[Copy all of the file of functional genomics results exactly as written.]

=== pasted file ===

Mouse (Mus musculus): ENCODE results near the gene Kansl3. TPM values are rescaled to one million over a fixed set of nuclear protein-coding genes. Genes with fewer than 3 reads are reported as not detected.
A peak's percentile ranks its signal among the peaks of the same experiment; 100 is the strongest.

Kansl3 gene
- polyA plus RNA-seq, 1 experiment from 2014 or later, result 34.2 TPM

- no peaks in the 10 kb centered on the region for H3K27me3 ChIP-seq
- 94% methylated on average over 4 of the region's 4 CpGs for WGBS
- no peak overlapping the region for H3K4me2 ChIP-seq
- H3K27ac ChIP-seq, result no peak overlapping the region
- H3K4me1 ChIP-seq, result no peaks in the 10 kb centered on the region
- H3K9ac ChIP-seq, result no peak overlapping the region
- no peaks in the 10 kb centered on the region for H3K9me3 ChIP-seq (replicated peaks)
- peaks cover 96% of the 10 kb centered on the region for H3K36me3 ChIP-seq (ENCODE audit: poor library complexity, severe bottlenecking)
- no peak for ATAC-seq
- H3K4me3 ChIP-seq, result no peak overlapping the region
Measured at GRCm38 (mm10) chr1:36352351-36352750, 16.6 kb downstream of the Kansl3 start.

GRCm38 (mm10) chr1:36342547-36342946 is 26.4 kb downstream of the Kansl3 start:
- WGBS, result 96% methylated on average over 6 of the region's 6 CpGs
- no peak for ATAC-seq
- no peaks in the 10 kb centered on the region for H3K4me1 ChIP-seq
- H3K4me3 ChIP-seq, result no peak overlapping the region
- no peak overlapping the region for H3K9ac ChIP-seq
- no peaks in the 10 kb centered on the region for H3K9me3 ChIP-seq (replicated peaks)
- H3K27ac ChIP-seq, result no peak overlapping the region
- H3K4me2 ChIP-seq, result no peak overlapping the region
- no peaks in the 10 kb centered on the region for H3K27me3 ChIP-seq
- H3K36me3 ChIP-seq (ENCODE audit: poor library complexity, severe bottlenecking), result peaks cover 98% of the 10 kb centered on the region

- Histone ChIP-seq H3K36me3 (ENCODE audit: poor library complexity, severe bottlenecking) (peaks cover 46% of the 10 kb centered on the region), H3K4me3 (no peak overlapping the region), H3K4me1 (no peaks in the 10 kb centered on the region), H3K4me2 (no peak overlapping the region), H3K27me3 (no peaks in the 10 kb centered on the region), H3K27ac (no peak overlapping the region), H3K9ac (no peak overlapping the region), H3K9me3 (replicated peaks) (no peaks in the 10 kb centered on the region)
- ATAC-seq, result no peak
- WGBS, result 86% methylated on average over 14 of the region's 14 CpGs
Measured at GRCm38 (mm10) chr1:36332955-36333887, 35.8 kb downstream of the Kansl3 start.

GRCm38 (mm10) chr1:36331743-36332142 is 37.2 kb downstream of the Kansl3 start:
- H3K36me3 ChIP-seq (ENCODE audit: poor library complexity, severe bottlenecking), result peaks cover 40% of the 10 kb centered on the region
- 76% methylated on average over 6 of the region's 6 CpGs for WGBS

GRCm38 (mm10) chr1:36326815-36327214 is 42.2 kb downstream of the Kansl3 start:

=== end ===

Mouse (Mus musculus): ENCODE results near the gene Kansl3. TPM values are rescaled to one million over a fixed set of nuclear protein-coding genes. Genes with fewer than 3 reads are reported as not detected.
A peak's percentile ranks its signal among the peaks of the same experiment; 100 is the strongest.

Kansl3 gene
- polyA plus RNA-seq, 1 experiment from 2014 or later, result 34.2 TPM

- no peaks in the 10 kb centered on the region for H3K27me3 ChIP-seq
- 94% methylated on average over 4 of the region's 4 CpGs for WGBS
- no peak overlapping the region for H3K4me2 ChIP-seq
- H3K27ac ChIP-seq, result no peak overlapping the region
- H3K4me1 ChIP-seq, result no peaks in the 10 kb centered on the region
- H3K9ac ChIP-seq, result no peak overlapping the region
- no peaks in the 10 kb centered on the region for H3K9me3 ChIP-seq (replicated peaks)
- peaks cover 96% of the 10 kb centered on the region for H3K36me3 ChIP-seq (ENCODE audit: poor library complexity, severe bottlenecking)
- no peak for ATAC-seq
- H3K4me3 ChIP-seq, result no peak overlapping the region
Measured at GRCm38 (mm10) chr1:36352351-36352750, 16.6 kb downstream of the Kansl3 start.

GRCm38 (mm10) chr1:36342547-36342946 is 26.4 kb downstream of the Kansl3 start:
- WGBS, result 96% methylated on average over 6 of the region's 6 CpGs
- no peak for ATAC-seq
- no peaks in the 10 kb centered on the region for H3K4me1 ChIP-seq
- H3K4me3 ChIP-seq, result no peak overlapping the region
- no peak overlapping the region for H3K9ac ChIP-seq
- no peaks in the 10 kb centered on the region for H3K9me3 ChIP-seq (replicated peaks)
- H3K27ac ChIP-seq, result no peak overlapping the region
- H3K4me2 ChIP-seq, result no peak overlapping the region
- no peaks in the 10 kb centered on the region for H3K27me3 ChIP-seq
- H3K36me3 ChIP-seq (ENCODE audit: poor library complexity, severe bottlenecking), result peaks cover 98% of the 10 kb centered on the region

- Histone ChIP-seq H3K36me3 (ENCODE audit: poor library complexity, severe bottlenecking) (peaks cover 46% of the 10 kb centered on the region), H3K4me3 (no peak overlapping the region), H3K4me1 (no peaks in the 10 kb centered on the region), H3K4me2 (no peak overlapping the region), H3K27me3 (no peaks in the 10 kb centered on the region), H3K27ac (no peak overlapping the region), H3K9ac (no peak overlapping the region), H3K9me3 (replicated peaks) (no peaks in the 10 kb centered on the region)
- ATAC-seq, result no peak
- WGBS, result 86% methylated on average over 14 of the region's 14 CpGs
Measured at GRCm38 (mm10) chr1:36332955-36333887, 35.8 kb downstream of the Kansl3 start.

GRCm38 (mm10) chr1:36331743-36332142 is 37.2 kb downstream of the Kansl3 start:
- H3K36me3 ChIP-seq (ENCODE audit: poor library complexity, severe bottlenecking), result peaks cover 40% of the 10 kb centered on the region
- 76% methylated on average over 6 of the region's 6 CpGs for WGBS

GRCm38 (mm10) chr1:36326815-36327214 is 42.2 kb downstream of the Kansl3 start: